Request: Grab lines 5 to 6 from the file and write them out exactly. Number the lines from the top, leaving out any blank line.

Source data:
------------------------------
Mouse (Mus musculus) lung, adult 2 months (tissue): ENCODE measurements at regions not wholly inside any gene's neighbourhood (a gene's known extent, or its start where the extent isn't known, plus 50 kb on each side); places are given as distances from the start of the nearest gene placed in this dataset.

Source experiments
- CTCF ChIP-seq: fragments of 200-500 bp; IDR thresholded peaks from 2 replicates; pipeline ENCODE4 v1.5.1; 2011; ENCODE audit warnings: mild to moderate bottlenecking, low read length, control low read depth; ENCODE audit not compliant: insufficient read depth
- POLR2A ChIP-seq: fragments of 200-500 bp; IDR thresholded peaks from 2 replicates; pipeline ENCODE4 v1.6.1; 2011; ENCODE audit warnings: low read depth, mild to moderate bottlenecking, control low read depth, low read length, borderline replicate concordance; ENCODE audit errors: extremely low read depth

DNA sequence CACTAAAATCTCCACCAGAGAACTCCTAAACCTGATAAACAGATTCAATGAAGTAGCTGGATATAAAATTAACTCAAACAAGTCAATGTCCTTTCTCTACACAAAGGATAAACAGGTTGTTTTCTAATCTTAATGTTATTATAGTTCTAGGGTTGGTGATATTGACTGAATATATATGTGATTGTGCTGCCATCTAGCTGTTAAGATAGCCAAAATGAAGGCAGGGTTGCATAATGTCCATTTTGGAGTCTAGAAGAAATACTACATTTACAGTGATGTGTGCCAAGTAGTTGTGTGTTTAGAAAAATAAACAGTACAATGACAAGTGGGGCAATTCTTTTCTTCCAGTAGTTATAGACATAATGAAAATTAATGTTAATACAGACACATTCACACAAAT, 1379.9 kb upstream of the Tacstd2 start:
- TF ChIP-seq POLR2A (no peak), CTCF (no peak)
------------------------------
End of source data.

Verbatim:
DNA sequence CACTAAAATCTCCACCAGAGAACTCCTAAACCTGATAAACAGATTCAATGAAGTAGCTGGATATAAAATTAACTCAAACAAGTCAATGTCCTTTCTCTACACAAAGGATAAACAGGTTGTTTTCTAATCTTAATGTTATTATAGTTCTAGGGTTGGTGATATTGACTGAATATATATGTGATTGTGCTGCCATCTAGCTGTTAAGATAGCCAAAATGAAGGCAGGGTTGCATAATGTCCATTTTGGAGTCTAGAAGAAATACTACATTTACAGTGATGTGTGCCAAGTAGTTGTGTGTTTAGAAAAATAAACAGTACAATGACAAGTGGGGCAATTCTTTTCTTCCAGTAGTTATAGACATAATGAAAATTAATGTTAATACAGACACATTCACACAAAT, 1379.9 kb upstream of the Tacstd2 start:
- TF ChIP-seq POLR2A (no peak), CTCF (no peak)